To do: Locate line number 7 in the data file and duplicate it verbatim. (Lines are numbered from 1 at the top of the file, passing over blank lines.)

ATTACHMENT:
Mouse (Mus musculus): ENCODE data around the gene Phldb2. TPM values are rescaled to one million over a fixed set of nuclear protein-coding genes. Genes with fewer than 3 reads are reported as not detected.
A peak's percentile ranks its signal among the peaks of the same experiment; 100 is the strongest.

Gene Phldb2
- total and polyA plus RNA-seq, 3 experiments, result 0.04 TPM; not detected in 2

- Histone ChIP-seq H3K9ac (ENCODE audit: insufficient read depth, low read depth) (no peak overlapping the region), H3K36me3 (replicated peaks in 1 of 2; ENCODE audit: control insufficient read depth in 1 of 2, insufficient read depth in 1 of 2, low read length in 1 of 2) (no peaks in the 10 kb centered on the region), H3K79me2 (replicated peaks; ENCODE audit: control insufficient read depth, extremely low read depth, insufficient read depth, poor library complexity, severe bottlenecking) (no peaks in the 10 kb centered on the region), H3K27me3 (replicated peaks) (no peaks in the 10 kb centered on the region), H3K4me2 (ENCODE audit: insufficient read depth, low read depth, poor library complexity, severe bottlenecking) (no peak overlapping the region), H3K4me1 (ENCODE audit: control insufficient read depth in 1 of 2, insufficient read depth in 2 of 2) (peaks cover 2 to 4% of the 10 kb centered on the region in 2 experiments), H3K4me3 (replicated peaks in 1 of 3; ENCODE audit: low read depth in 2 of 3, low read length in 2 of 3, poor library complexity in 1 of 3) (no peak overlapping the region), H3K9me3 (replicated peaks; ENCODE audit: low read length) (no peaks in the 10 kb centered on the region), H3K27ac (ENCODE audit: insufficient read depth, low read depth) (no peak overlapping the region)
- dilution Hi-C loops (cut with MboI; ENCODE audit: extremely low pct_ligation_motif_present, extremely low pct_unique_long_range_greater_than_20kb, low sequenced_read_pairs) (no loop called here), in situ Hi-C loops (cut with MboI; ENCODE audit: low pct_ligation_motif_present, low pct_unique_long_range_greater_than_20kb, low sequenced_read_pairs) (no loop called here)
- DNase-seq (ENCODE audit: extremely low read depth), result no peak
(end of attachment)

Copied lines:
- DNase-seq (ENCODE audit: extremely low read depth), result no peak